EU leaders to impose more Russia sanctions

Top EU official says sanctions will be tightened as he warns Ukraine conflict with Moscow threatens peace in Europe.

Last updated: 30 Aug 2014 22:19
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European Union leaders are poised to impose new sanctions against Russia as Ukraine's president warns the conflict with Moscow threatens peace and stability for Europe as a whole.

European Commission President Jose Manuel Barroso said on Saturday the EU was prepared to toughen sanctions against Russia but added that the bloc also wanted a political deal to end the confrontation.

At a news conference in Brussels with Petro Poroshenko, the Ukrainian president, Barroso, who said on Friday he had spoken to Russian President Vladimir Putin on the phone to condemn significant incursions by Russian forces into Ukraine, said the situation was getting close to the point of no return.

Barroso made it clear the EU would take a twin track approach, which would entail threatening stronger sanctions against Russia while keeping the door to negotiations open.

He stressed that the EU was running out of patience and that Russia was adopting a very high risk strategy.

Poroshenko, who on Wednesday cancelled a trip to Turkey amid reports that Russian forces were on Ukrainian soil, said a strong EU response was needed because his country is subject to "military aggression and terror".

"Thousand(s) of the foreign troops and hundreds of the foreign tanks are now on the territory of Ukraine," Poroshenko told reporters, speaking in English.

"There is a very high risk not only for peace and stability for Ukraine but for the whole peace and stability of Europe."

NATO estimates that at least 1,000 Russian soldiers are in Ukraine even though Russia denies any military involvement in the fighting that has so far claimed 2,600 lives, according to UN figures.

As pro-Russia separatist rebels continue to fight for independence in the eastern regions of Donetsk and Luhansk, Ukraine said Saturday that it was abandoning a city where its forces have been surrounded by rebels for days. It was also pulling back from another it had claimed to have taken control of two weeks earlier.

Colonel Andriy Lysenko, a spokesman for Ukraine's national security council, said regular units of the military had been ordered to retreat from Novosvitlivka and Khryashchuvate, two towns on the main road between the Russian border and Luhansk, the second-largest rebel-held city.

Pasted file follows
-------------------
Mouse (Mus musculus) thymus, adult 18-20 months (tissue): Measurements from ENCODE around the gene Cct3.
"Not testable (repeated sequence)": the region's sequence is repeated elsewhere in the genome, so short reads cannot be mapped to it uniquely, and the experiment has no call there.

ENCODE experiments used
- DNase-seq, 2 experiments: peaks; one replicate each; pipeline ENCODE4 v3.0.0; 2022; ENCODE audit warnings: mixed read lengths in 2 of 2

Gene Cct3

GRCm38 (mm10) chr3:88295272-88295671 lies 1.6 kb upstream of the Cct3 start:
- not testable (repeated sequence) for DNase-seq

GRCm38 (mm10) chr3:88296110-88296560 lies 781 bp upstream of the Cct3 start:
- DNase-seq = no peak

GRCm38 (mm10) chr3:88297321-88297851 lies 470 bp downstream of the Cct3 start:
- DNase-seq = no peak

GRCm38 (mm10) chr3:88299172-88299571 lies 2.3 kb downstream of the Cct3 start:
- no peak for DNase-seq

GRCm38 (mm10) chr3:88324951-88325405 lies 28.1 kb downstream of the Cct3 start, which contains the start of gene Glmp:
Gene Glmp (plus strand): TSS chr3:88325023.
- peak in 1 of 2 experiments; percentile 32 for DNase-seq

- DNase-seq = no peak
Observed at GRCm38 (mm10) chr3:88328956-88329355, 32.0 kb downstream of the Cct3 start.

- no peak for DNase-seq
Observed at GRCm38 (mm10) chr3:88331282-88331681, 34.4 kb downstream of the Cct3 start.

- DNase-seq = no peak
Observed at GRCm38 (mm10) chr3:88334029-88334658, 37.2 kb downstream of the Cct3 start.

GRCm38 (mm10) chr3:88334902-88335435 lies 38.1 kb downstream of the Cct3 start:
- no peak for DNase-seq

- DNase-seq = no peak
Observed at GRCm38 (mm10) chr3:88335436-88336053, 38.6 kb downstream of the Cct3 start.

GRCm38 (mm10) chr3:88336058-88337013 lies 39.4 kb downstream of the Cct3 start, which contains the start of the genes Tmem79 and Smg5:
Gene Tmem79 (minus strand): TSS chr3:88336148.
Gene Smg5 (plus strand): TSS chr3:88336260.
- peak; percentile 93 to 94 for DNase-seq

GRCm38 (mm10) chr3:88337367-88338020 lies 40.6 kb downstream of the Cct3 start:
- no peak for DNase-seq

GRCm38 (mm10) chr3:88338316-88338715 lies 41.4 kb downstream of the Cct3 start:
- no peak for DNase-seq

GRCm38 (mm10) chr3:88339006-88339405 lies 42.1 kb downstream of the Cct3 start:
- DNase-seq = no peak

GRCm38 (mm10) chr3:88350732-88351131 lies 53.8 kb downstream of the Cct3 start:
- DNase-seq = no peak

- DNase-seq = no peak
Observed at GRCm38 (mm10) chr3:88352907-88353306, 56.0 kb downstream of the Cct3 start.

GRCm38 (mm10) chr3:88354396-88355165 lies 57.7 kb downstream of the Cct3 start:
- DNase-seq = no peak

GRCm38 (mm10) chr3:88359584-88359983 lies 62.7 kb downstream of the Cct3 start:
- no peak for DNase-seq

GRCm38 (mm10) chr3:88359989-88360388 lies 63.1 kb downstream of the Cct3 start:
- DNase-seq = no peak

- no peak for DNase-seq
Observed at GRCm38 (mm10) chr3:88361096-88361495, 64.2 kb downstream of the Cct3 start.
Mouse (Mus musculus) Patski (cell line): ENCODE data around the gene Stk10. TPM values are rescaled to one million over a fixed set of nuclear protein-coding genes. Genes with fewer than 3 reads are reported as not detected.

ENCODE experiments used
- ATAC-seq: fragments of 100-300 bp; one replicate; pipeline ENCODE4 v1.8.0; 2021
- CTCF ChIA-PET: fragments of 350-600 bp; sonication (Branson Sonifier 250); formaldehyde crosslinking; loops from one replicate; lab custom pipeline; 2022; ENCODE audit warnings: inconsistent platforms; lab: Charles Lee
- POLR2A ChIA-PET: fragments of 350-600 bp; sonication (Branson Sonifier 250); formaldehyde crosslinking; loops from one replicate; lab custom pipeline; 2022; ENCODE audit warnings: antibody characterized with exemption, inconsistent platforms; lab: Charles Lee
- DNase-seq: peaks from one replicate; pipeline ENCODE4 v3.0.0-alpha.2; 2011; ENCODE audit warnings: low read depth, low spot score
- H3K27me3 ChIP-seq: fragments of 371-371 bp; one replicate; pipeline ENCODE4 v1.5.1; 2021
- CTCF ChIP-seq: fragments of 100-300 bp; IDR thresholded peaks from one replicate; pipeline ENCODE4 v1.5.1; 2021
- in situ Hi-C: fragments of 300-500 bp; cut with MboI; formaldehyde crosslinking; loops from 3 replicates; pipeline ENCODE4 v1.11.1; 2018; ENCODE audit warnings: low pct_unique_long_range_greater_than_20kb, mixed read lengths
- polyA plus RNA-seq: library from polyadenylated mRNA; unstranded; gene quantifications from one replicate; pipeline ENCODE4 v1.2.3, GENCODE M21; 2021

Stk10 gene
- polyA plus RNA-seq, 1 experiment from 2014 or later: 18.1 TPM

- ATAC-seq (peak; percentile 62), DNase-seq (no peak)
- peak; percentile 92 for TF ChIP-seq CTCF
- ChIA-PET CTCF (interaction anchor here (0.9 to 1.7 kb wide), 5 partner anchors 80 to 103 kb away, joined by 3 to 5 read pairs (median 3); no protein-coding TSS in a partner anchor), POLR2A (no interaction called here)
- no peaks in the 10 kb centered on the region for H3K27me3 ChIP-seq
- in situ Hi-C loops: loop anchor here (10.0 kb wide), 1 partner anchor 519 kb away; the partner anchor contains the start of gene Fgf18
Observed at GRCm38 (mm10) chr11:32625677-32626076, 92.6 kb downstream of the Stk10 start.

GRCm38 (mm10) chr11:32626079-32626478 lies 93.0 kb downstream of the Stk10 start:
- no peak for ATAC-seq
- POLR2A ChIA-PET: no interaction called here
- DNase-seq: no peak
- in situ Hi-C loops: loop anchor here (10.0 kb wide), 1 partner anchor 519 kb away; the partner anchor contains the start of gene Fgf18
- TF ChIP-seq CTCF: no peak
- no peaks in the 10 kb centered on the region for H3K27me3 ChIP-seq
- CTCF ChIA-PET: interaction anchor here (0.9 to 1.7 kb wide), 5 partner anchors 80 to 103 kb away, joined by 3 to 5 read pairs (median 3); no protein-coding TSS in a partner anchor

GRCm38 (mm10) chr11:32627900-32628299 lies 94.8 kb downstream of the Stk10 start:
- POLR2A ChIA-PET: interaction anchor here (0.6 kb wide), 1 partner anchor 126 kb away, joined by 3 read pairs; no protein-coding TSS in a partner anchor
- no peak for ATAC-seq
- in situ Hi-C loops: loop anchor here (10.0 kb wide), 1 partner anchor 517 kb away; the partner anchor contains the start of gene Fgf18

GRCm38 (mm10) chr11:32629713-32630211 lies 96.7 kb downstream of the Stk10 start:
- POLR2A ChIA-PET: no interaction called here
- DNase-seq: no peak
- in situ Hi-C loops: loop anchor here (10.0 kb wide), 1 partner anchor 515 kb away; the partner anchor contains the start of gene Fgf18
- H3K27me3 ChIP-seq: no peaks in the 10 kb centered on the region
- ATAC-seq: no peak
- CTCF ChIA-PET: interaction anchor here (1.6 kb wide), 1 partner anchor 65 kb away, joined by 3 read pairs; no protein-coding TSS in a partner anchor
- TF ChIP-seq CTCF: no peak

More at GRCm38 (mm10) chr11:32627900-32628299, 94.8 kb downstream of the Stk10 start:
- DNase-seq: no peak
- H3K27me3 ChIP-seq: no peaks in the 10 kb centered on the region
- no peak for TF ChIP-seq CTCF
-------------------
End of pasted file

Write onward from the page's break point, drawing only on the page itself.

Ukraine had claimed control of Novosvitlivka earlier in August.

The statements by Lysenko indicate that Ukrainian forces were facing increasingly strong resistance from Russian-backed separatist rebels just weeks after racking up significant gains and forcing rebels out of much of the territory they had held, the Associated Press news agency reported.

Poroshenko said Ukraine would welcome an EU decision to help with military equipment and further intelligence-sharing.

Barroso provided no specifics about which sanctions the heads of state and government might adopt to inflict more economic pain to nudge Russia towards a political solution.

"No one's interest is served by new wars on our continent," Barroso said.

The EU leaders were likely make a political decision on Saturday, with the exact targets of sanctions to be divulged by the EU executive in the coming days.

The United States and the EU have so far imposed sanctions against dozens of Russian officials, several companies and the country's financial industry. Moscow has retaliated by banning food imports.

New EU sanctions have to be agreed unanimously - a requirement that has in the past blocked or softened decisions since some nations fear the economic fallout.

Russia is the EU's third-largest trading partner and one of its biggest oil and gas suppliers.

Barroso said that the EU - a bloc encompassing half a billion people and stretching from Lisbon to the border with Ukraine - stands ready to grant Kiev further financial assistance if needed.

The bloc will also organize a donors' conference to help rebuild the country's east at the end of the year, he added.


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